Lorenzo Jones

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Lorenzo Jones' wife Belle was portrayed by Lucille Wall, seen in this caricature by announcer Norman Sweetser. Sweetserlucillewall.jpg
Lorenzo Jones' wife Belle was portrayed by Lucille Wall, seen in this caricature by announcer Norman Sweetser.

Lorenzo Jones was a daytime radio series which aired on NBC in different timeslots over an 18-year span.

Contents

Produced by Frank and Anne Hummert, the series could be classified with its own unique category of "comedy soap opera", highlighted by organist Rosa Rio's rollicking rendition of the opening theme music, "Funiculi, Funicula". [1] During the early 1950s, the 15-minute program served as a comedy lead-in to Bob and Ray . Each episode opened with this introduction:

We all know couples like lovable, impractical Lorenzo Jones and his devoted wife, Belle. Lorenzo's inventions have made him a character to the town, but not to Belle, who loves him. Their struggle for security is anybody's story, but somehow, with Lorenzo, it has more smiles than tears... and now, let's smile awhile with Lorenzo Jones and his wife, Belle. [2]

Characters and story

The daydreaming Lorenzo Jones (Karl Swenson) was employed as an auto mechanic at a garage owned by Jim Barker (John Brown, Frank Behrens). Barker's wife Irma (Mary Wickes, Grace Keddy, Nancy Sheridan) had her own opinions about Lorenzo's inventions. Lorenzo's friend Sandy Matson (Joseph Julian) listened patiently as Lorenzo told him how fame and fortune were just around the corner, even though Lorenzo's dreams and schemes rarely surfaced in the marketplace. However, his wife Belle (Betty Garde, Lucille Wall) always remained faithful as Lorenzo devised such curiosities as an outdoor vacuum cleaner and a teapot with three spouts (for strong, medium and weak tea). [2]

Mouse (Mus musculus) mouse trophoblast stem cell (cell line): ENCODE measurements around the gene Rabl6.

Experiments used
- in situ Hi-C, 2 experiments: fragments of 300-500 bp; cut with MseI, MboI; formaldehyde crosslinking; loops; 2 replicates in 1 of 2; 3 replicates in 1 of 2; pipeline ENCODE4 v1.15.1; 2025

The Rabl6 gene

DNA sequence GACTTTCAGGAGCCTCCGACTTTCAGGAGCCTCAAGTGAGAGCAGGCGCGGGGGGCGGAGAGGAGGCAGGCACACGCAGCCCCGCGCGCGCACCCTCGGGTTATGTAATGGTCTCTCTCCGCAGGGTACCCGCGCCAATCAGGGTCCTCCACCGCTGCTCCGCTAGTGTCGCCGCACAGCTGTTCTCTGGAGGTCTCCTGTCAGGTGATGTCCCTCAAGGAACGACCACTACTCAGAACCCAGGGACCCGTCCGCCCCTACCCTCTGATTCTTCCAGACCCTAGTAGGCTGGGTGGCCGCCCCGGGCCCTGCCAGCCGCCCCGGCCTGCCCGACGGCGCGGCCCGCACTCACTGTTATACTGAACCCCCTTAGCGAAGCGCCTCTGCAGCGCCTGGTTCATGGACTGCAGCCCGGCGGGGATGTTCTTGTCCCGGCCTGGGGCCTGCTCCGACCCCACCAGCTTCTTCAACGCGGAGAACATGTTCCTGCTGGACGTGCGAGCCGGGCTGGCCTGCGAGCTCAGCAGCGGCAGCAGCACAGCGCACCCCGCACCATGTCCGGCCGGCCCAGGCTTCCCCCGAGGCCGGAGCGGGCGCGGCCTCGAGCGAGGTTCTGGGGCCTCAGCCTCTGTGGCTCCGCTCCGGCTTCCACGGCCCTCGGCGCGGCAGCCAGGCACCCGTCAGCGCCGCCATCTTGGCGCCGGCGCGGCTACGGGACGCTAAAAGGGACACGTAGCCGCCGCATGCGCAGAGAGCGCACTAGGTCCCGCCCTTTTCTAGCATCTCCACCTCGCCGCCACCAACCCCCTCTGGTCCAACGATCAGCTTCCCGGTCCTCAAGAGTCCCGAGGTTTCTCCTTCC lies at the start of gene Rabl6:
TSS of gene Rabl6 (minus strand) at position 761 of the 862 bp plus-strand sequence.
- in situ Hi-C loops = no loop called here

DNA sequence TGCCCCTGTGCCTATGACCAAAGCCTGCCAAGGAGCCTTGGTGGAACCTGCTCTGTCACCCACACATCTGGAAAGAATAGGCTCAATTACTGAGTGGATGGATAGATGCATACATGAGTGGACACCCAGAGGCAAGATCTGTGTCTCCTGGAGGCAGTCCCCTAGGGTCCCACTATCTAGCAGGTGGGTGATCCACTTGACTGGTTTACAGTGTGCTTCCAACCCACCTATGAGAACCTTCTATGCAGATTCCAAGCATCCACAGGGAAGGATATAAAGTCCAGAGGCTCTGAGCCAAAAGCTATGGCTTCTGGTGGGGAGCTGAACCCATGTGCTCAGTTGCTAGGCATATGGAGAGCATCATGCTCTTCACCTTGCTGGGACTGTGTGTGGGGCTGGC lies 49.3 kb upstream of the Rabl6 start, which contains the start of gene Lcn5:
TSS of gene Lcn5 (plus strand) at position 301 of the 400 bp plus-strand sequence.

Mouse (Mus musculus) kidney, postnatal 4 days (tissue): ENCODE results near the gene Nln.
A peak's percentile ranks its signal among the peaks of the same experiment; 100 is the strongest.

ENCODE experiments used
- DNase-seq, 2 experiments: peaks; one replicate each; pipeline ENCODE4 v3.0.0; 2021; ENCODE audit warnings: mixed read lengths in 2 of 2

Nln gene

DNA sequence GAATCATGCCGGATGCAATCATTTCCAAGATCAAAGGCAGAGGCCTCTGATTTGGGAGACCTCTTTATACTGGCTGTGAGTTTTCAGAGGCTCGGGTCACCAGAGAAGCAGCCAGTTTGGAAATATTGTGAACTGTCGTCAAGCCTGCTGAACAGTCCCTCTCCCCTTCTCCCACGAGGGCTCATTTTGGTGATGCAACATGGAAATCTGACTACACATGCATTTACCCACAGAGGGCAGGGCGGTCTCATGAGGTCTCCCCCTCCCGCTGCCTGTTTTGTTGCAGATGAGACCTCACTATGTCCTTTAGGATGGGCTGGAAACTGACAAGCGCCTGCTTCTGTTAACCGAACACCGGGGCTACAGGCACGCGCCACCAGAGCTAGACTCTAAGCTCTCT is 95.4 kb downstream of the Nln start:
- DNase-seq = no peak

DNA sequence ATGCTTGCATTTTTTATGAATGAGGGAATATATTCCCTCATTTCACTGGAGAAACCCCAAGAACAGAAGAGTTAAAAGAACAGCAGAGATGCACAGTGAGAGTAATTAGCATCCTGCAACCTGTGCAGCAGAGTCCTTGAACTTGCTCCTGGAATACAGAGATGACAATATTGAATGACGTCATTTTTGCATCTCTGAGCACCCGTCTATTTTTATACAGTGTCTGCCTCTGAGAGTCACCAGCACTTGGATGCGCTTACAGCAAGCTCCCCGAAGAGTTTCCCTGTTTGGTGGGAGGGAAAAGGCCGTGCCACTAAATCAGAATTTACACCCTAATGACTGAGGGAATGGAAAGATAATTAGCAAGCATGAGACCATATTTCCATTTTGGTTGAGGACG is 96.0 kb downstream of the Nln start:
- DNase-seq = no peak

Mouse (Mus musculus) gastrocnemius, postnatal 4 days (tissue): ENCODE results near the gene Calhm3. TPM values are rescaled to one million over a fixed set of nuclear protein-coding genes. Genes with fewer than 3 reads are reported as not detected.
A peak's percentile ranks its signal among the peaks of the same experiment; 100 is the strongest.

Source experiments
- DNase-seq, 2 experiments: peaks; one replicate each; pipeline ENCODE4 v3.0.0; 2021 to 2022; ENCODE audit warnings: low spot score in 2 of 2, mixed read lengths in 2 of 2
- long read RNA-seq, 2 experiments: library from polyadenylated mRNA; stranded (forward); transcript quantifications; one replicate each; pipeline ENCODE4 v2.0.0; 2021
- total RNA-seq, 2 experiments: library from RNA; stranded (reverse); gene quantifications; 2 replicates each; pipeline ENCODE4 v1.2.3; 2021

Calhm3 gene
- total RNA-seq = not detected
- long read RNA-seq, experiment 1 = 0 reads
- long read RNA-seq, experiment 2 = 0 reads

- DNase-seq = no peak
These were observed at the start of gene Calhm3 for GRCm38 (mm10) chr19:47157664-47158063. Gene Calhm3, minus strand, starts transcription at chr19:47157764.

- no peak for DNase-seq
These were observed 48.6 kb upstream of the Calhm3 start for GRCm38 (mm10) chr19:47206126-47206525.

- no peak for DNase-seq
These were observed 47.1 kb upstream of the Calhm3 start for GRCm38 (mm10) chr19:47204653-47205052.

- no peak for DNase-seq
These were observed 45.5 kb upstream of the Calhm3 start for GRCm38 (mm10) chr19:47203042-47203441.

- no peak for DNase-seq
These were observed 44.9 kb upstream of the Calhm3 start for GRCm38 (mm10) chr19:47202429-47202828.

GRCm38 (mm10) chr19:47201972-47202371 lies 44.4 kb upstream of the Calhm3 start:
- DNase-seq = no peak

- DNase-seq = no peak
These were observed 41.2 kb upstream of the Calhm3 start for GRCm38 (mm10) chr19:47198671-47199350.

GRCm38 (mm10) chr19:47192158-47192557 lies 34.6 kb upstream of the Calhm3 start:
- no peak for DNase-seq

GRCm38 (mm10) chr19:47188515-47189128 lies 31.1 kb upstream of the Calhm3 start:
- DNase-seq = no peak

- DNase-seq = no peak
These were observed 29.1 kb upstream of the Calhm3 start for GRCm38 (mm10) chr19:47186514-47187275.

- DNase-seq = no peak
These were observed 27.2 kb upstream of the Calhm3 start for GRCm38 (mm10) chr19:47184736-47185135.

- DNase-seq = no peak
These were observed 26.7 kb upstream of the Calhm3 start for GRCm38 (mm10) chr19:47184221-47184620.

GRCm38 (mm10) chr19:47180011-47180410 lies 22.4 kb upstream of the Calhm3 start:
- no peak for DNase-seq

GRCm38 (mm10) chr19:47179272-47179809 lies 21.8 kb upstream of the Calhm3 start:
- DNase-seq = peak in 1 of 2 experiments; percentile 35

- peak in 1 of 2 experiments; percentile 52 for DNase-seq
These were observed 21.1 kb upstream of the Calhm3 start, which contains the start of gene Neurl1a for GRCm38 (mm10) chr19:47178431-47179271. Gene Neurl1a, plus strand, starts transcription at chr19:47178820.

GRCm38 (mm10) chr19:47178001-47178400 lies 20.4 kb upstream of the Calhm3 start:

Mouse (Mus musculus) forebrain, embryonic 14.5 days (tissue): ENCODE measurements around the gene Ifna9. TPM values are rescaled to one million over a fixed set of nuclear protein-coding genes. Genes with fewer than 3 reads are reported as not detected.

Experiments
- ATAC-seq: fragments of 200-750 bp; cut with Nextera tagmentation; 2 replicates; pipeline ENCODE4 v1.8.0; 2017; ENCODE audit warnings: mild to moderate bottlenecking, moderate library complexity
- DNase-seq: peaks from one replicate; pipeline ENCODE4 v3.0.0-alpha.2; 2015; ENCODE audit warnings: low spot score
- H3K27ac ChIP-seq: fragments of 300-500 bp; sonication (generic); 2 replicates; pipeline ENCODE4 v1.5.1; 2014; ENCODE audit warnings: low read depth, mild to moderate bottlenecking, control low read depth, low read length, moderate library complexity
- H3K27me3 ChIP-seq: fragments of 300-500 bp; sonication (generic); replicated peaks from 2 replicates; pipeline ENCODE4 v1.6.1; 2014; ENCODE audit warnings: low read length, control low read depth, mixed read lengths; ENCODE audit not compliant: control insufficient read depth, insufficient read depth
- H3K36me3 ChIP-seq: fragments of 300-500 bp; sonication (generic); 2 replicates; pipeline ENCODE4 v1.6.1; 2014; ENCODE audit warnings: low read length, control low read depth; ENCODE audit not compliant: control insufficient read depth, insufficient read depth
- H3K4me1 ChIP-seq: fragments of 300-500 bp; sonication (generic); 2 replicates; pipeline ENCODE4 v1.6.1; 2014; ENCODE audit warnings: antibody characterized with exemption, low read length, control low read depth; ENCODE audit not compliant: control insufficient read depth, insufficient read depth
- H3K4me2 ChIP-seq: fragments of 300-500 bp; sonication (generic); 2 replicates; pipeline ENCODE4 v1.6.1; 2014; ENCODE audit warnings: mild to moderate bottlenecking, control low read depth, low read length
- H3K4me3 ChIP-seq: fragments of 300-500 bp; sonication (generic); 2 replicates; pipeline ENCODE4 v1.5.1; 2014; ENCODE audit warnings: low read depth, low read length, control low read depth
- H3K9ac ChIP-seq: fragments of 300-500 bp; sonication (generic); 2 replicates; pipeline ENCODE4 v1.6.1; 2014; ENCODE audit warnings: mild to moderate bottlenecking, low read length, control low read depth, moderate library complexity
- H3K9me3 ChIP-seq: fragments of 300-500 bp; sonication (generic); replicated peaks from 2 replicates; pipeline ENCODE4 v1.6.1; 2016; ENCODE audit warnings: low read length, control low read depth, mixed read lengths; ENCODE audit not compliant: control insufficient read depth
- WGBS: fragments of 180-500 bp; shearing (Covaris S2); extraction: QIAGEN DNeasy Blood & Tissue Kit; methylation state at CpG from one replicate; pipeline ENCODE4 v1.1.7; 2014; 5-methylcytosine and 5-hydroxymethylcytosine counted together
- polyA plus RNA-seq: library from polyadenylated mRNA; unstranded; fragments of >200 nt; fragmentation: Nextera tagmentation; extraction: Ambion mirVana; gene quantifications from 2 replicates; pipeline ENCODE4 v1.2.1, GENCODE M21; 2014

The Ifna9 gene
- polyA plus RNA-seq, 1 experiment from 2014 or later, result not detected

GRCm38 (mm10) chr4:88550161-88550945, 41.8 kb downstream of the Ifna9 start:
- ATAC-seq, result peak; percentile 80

Lorenzo and Belle were able to buy their rented house after his invention of an automatic foot-warmer became a success, bringing them $2500. During the early 1950s, when science fiction became increasingly popular, Lorenzo spent many days attempting to construct a rocket ship in his basement. As time passed, the plots became a bit more like conventional soap operas, notably during a story arc in which Lorenzo was kidnapped by jewel thieves, received a blow to the head and wandered about with amnesia for more than a year.

Program

The program was launched by NBC at 4 pm on April 26, 1937, airing in that time period until the following year. In 1938-39, it was heard at 11:15 am, moving to 4:30 pm (1939–51), then to 5:30 pm (1951-54), concluding the series run at 5:15 pm (1954–55). From 1937 to 1949, the sponsors were Phillips Milk of Magnesia and Bayer Aspirin, followed by Procter & Gamble (1949–55). [2]

The show was scripted by Ted Ferro (who also collaborated on the Barnaby comic strip in 1946-47) and his wife, Mathilde Ferro. The announcers were Don Lowe, Norman Sweetser and George Putnam. Directors included Stephen Gross and Ernest Ricca. [2] This show is widely acclaimed in the novel In Country.

Cultural legacy

Lorenzo Jones served as an example of an inventor in the oral arguments of the 2009 Supreme Court case in re Bilski . [3]

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References

  1. Nachman, Gerald (2000). Raised on Radio. University of California Press. pp. 383–384, 464. ISBN   978-0-520-22303-5.
  2. 1 2 3 4 Dunning, John (1998). On the Air: The Encyclopedia of Old-Time Radio (Revised ed.). New York, NY: Oxford University Press. pp. 411–412. ISBN   978-0-19-507678-3 . Retrieved 2019-09-15.
  3. Denniston, Lyle (November 9, 2009). "Analysis: The "Lorenzo Jones" case emerges". SCOTUSblog. Retrieved 2015-01-27. In reference to Justice Scalia's comments in the 9 Nov 2009 oral arguments (HTMLized here) in in re Bilski , page 4, lines 11–17.

Further reading